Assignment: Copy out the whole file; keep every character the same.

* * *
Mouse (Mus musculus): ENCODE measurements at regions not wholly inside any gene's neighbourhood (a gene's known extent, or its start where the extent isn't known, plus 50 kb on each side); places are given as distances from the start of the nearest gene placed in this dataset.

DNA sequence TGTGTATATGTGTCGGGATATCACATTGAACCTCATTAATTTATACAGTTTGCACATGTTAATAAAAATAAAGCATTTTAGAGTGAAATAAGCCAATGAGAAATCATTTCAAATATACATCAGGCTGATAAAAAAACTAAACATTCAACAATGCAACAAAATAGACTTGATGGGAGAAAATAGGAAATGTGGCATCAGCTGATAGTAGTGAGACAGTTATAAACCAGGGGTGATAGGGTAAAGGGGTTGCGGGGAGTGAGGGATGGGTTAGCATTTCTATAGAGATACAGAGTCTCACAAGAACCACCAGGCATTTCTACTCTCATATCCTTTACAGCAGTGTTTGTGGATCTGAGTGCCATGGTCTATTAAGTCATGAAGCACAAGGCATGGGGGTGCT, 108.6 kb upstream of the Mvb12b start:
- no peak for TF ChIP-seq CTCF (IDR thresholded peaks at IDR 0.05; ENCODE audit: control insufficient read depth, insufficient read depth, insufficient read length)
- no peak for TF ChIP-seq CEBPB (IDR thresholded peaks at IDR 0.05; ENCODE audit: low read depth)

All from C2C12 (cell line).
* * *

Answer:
Mouse (Mus musculus): ENCODE measurements at regions not wholly inside any gene's neighbourhood (a gene's known extent, or its start where the extent isn't known, plus 50 kb on each side); places are given as distances from the start of the nearest gene placed in this dataset.

DNA sequence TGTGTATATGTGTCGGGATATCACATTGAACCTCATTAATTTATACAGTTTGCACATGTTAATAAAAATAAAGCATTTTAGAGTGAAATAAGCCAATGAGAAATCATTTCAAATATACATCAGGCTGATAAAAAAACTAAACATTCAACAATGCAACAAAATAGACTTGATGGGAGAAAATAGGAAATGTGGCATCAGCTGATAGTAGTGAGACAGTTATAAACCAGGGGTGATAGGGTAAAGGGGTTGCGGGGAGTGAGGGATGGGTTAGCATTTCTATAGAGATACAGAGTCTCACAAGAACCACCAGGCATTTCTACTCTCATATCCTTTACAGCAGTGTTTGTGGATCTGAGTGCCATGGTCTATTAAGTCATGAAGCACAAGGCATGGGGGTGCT, 108.6 kb upstream of the Mvb12b start:
- no peak for TF ChIP-seq CTCF (IDR thresholded peaks at IDR 0.05; ENCODE audit: control insufficient read depth, insufficient read depth, insufficient read length)
- no peak for TF ChIP-seq CEBPB (IDR thresholded peaks at IDR 0.05; ENCODE audit: low read depth)

All from C2C12 (cell line).